On each Lord’s Day this year, we will display the 52 devotionals taken from the Heidelberg Catechism which are structured in the form of questions posed and answers given.
The Heidelberg Catechism was originally written in 1563. It originated in one of the few pockets of Calvinistic faith in the Lutheran and Catholic territories of Germany. Conceived originally as a teaching instrument to promote religious unity, the catechism soon became a guide for preaching as well.
Along with the Belgic Confession and the Canons of Dordt, it forms what is collectively referred to as the Three Forms of Unity.
The devotional for LORD’S DAY 31 is as follows. Please take note of the biblical references given in each answer. This morning’s devotional is the final devotional which addresses the subject of The Lord’s Supper or Communion.
Q. What are the keys of the kingdom?
A. The preaching of the holy gospel and Christian discipline toward repentance. Both of them open the kingdom of heaven to believers and close it to unbelievers.1
Q. How does preaching the holy gospel open and close the kingdom of heaven?
A. According to the command of Christ:The kingdom of heaven is opened by proclaiming and publicly declaring to all believers, each and every one, that, as often as they accept the gospel promise in true faith, God, because of Christ’s merit, truly forgives all their sins. The kingdom of heaven is closed, however, by proclaiming and publicly declaring to unbelievers and hypocrites that, as long as they do not repent, the wrath of God and eternal condemnation rest on them. God’s judgment, both in this life and in the life to come, is based on this gospel testimony.1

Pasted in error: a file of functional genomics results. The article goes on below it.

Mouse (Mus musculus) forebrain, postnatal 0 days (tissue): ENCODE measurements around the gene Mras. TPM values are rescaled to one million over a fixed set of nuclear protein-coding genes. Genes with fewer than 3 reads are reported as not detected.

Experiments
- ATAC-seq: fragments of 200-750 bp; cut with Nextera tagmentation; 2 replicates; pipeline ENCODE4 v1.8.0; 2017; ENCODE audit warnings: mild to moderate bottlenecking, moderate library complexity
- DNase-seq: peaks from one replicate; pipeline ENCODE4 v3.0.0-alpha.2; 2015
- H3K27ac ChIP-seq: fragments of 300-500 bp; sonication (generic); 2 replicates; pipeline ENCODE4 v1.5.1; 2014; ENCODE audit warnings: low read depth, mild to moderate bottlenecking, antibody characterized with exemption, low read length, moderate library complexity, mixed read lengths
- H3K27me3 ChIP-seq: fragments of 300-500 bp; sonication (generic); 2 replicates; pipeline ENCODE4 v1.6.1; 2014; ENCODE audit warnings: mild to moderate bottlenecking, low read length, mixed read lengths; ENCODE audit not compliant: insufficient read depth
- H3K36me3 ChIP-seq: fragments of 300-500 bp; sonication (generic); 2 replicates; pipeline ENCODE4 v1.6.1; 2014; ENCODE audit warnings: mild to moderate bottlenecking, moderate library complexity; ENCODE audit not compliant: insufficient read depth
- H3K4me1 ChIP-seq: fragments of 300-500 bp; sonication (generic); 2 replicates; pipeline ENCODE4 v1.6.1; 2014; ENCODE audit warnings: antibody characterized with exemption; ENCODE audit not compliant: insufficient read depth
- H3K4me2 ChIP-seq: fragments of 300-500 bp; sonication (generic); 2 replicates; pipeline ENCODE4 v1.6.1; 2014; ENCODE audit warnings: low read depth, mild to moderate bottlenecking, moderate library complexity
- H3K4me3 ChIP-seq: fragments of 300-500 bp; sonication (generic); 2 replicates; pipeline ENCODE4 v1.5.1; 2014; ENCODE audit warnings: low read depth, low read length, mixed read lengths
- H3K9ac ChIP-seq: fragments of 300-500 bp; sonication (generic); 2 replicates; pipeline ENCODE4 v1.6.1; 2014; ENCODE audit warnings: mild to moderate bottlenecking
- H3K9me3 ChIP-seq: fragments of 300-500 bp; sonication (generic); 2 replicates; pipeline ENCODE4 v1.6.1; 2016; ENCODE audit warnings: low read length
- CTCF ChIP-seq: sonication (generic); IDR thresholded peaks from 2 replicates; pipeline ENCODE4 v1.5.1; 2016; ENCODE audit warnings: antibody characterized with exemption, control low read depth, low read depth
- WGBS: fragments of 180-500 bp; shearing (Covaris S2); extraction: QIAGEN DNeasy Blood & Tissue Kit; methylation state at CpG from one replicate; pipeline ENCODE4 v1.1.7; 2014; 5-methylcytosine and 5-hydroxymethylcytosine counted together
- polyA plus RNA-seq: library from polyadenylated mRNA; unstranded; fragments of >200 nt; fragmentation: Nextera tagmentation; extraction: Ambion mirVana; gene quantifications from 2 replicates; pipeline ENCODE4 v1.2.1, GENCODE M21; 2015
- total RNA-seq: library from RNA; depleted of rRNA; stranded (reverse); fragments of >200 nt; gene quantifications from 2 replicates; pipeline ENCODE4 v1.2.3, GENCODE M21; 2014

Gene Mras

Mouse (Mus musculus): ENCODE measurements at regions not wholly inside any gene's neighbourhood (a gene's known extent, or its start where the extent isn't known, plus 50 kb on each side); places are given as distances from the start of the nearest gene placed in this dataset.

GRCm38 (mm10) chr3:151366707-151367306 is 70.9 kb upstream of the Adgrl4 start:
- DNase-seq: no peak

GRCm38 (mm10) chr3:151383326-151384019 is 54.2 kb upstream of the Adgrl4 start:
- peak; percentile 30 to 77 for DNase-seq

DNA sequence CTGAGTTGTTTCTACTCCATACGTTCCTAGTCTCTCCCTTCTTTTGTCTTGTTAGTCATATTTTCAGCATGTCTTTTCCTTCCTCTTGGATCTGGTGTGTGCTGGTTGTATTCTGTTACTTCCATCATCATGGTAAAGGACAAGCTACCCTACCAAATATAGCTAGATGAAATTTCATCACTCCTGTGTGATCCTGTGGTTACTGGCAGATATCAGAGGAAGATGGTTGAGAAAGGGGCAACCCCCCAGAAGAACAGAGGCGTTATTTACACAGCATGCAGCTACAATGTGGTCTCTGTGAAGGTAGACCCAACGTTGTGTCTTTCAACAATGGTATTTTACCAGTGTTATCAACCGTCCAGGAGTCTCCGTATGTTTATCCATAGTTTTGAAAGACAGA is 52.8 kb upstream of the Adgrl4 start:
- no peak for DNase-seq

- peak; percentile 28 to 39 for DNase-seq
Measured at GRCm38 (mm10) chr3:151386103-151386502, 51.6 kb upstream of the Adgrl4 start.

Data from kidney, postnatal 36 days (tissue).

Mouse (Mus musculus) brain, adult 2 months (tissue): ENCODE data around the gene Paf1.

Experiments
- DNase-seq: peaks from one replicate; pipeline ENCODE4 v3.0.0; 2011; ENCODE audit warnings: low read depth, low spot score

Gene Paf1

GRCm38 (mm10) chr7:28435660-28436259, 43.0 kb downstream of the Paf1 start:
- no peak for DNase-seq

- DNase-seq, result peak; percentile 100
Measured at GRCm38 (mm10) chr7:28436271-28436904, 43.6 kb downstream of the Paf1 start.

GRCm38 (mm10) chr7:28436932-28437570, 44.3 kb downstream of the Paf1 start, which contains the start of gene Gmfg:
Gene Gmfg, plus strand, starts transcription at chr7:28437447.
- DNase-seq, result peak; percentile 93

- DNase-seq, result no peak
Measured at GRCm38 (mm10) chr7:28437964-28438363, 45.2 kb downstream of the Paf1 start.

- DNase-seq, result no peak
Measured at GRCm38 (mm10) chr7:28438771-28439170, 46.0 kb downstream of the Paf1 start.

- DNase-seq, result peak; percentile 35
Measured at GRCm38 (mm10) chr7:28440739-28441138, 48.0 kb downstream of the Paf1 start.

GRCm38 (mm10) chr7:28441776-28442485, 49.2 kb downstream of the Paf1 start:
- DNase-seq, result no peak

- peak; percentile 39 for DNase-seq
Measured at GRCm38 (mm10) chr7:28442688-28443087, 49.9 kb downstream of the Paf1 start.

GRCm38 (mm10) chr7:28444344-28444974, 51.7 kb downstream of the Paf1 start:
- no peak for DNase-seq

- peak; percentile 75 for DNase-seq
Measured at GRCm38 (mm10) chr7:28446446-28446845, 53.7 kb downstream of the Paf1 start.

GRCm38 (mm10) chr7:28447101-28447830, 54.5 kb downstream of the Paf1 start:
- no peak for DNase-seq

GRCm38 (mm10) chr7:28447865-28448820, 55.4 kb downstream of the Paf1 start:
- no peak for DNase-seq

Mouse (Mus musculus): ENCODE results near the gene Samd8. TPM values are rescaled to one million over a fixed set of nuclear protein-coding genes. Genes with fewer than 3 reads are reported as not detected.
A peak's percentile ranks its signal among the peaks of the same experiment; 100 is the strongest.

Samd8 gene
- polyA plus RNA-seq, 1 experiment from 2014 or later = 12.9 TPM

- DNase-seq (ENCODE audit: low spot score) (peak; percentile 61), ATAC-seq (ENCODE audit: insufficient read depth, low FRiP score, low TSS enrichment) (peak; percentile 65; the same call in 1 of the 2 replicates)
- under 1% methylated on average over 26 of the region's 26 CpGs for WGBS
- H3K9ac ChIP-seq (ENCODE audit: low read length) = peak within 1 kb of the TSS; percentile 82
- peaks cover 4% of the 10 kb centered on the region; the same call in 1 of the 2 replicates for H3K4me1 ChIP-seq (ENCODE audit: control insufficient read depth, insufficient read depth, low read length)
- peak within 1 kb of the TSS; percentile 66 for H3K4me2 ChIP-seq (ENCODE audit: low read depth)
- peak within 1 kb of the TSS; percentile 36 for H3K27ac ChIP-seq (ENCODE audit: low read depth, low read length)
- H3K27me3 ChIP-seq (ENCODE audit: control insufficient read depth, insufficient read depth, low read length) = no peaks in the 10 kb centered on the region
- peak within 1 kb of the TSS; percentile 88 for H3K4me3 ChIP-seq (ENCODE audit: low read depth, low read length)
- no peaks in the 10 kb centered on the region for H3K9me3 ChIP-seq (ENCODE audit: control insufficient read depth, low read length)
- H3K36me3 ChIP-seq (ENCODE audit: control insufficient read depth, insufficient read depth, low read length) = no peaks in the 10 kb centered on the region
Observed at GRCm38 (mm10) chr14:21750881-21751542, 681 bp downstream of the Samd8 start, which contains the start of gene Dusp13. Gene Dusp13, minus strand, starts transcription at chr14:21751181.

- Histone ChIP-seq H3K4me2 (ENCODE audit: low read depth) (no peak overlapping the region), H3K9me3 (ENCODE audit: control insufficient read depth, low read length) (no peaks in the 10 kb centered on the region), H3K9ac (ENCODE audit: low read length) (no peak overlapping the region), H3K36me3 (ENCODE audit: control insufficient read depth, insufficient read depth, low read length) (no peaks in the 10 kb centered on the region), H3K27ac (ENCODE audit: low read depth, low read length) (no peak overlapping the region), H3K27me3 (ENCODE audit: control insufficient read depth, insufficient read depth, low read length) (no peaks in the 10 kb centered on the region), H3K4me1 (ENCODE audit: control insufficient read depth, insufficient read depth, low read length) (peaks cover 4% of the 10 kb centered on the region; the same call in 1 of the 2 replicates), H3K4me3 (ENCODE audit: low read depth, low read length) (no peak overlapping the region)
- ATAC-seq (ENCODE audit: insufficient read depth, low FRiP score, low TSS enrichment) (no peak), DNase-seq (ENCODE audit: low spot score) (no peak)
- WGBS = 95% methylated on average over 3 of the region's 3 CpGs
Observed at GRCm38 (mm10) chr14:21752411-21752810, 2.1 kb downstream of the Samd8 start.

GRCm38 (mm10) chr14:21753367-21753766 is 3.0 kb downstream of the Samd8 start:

Q. How is the kingdom of heaven closed and opened by Christian discipline?
A. According to the command of Christ: Those who, though called Christians, profess unchristian teachings or live unchristian lives, and who after repeated personal and loving admonitions, refuse to abandon their errors and evil ways, and who after being reported to the church, that is, to those ordained by the church for that purpose, fail to respond also to the church’s admonitions—such persons the church excludes from the Christian community by withholding the sacraments from them, and God also excludes them from the kingdom of Christ.1 Such persons, when promising and demonstrating genuine reform, are received again as members of Christ and of his church.2
May God’s truth and grace reside here.
Soli deo Gloria!